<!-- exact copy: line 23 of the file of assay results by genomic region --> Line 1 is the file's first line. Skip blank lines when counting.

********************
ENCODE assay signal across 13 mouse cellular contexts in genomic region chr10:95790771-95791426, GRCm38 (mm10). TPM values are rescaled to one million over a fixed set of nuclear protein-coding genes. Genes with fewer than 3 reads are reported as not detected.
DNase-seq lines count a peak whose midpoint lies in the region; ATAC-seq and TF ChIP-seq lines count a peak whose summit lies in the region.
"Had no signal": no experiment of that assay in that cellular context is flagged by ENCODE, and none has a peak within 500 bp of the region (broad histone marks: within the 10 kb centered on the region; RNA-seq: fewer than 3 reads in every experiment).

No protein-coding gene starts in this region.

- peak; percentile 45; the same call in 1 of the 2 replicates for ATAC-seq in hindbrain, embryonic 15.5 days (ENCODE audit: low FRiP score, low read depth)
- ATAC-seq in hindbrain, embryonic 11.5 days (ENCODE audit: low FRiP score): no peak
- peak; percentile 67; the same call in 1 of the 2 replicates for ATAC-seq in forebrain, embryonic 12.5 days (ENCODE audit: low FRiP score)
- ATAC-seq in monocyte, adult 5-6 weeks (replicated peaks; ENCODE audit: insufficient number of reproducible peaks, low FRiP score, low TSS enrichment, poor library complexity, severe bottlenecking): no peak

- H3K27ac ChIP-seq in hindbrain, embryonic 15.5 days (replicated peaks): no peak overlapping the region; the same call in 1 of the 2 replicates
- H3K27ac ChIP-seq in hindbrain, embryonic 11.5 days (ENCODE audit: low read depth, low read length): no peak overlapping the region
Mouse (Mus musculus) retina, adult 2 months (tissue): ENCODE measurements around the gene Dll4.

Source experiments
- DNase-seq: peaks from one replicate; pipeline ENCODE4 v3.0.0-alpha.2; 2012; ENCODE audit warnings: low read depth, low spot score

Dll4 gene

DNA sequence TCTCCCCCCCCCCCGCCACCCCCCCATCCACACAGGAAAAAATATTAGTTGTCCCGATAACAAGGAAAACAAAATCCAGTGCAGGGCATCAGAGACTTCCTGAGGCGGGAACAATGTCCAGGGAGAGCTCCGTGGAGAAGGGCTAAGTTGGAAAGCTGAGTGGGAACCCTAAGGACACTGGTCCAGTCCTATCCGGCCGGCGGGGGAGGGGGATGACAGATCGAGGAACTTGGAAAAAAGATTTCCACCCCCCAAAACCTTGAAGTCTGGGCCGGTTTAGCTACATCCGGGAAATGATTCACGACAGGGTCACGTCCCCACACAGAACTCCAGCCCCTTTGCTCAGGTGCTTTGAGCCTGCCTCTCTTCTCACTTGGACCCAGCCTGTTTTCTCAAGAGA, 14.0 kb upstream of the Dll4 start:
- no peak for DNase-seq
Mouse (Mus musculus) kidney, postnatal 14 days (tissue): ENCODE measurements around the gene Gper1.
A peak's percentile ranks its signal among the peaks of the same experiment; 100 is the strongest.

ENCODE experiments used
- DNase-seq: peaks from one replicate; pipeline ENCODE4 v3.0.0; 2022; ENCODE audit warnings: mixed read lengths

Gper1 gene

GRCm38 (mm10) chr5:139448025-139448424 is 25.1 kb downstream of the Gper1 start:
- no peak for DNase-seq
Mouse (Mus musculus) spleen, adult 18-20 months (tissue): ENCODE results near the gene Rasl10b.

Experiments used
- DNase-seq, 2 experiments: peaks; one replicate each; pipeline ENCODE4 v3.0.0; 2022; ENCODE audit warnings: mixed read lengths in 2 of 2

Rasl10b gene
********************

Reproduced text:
- no peak for DNase-seq